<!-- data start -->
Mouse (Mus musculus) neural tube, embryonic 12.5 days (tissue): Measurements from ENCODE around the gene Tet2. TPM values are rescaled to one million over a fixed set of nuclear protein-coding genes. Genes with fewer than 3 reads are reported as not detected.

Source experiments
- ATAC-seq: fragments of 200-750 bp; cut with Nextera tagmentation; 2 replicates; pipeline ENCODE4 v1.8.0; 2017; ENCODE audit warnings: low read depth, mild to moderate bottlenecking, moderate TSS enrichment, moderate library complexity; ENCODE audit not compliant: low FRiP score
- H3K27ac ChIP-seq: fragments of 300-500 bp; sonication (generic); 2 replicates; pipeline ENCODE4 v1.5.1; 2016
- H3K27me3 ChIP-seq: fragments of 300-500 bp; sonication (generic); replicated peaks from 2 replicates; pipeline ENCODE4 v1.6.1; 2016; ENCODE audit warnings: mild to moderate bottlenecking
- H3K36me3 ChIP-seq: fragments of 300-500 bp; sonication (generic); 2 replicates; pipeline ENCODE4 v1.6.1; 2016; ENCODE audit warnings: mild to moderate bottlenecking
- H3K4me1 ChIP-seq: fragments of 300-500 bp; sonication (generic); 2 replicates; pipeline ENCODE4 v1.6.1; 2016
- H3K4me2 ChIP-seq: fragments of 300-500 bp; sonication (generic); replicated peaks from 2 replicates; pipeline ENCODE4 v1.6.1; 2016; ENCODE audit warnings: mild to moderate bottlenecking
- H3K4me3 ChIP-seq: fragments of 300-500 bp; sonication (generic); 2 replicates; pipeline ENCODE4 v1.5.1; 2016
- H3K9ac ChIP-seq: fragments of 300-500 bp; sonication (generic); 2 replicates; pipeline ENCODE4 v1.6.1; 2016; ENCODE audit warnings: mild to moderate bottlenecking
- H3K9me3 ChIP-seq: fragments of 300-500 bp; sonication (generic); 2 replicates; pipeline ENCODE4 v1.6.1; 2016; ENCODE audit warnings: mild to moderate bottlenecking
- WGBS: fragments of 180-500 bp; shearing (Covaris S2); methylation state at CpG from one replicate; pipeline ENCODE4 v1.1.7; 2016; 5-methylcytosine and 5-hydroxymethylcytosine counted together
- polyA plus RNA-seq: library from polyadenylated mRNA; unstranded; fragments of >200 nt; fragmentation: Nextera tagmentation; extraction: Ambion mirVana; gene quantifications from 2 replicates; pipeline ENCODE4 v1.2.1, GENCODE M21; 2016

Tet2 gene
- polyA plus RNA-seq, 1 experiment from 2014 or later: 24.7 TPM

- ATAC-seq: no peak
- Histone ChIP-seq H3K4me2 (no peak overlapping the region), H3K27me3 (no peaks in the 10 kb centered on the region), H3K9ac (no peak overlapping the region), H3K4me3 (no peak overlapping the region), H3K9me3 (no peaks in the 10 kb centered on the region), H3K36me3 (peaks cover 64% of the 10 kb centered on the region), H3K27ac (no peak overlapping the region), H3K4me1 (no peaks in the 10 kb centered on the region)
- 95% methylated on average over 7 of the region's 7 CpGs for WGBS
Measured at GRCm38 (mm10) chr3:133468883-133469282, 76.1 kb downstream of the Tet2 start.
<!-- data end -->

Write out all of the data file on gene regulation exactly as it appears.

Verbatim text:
Mouse (Mus musculus) neural tube, embryonic 12.5 days (tissue): Measurements from ENCODE around the gene Tet2. TPM values are rescaled to one million over a fixed set of nuclear protein-coding genes. Genes with fewer than 3 reads are reported as not detected.

Source experiments
- ATAC-seq: fragments of 200-750 bp; cut with Nextera tagmentation; 2 replicates; pipeline ENCODE4 v1.8.0; 2017; ENCODE audit warnings: low read depth, mild to moderate bottlenecking, moderate TSS enrichment, moderate library complexity; ENCODE audit not compliant: low FRiP score
- H3K27ac ChIP-seq: fragments of 300-500 bp; sonication (generic); 2 replicates; pipeline ENCODE4 v1.5.1; 2016
- H3K27me3 ChIP-seq: fragments of 300-500 bp; sonication (generic); replicated peaks from 2 replicates; pipeline ENCODE4 v1.6.1; 2016; ENCODE audit warnings: mild to moderate bottlenecking
- H3K36me3 ChIP-seq: fragments of 300-500 bp; sonication (generic); 2 replicates; pipeline ENCODE4 v1.6.1; 2016; ENCODE audit warnings: mild to moderate bottlenecking
- H3K4me1 ChIP-seq: fragments of 300-500 bp; sonication (generic); 2 replicates; pipeline ENCODE4 v1.6.1; 2016
- H3K4me2 ChIP-seq: fragments of 300-500 bp; sonication (generic); replicated peaks from 2 replicates; pipeline ENCODE4 v1.6.1; 2016; ENCODE audit warnings: mild to moderate bottlenecking
- H3K4me3 ChIP-seq: fragments of 300-500 bp; sonication (generic); 2 replicates; pipeline ENCODE4 v1.5.1; 2016
- H3K9ac ChIP-seq: fragments of 300-500 bp; sonication (generic); 2 replicates; pipeline ENCODE4 v1.6.1; 2016; ENCODE audit warnings: mild to moderate bottlenecking
- H3K9me3 ChIP-seq: fragments of 300-500 bp; sonication (generic); 2 replicates; pipeline ENCODE4 v1.6.1; 2016; ENCODE audit warnings: mild to moderate bottlenecking
- WGBS: fragments of 180-500 bp; shearing (Covaris S2); methylation state at CpG from one replicate; pipeline ENCODE4 v1.1.7; 2016; 5-methylcytosine and 5-hydroxymethylcytosine counted together
- polyA plus RNA-seq: library from polyadenylated mRNA; unstranded; fragments of >200 nt; fragmentation: Nextera tagmentation; extraction: Ambion mirVana; gene quantifications from 2 replicates; pipeline ENCODE4 v1.2.1, GENCODE M21; 2016

Tet2 gene
- polyA plus RNA-seq, 1 experiment from 2014 or later: 24.7 TPM

- ATAC-seq: no peak
- Histone ChIP-seq H3K4me2 (no peak overlapping the region), H3K27me3 (no peaks in the 10 kb centered on the region), H3K9ac (no peak overlapping the region), H3K4me3 (no peak overlapping the region), H3K9me3 (no peaks in the 10 kb centered on the region), H3K36me3 (peaks cover 64% of the 10 kb centered on the region), H3K27ac (no peak overlapping the region), H3K4me1 (no peaks in the 10 kb centered on the region)
- 95% methylated on average over 7 of the region's 7 CpGs for WGBS
Measured at GRCm38 (mm10) chr3:133468883-133469282, 76.1 kb downstream of the Tet2 start.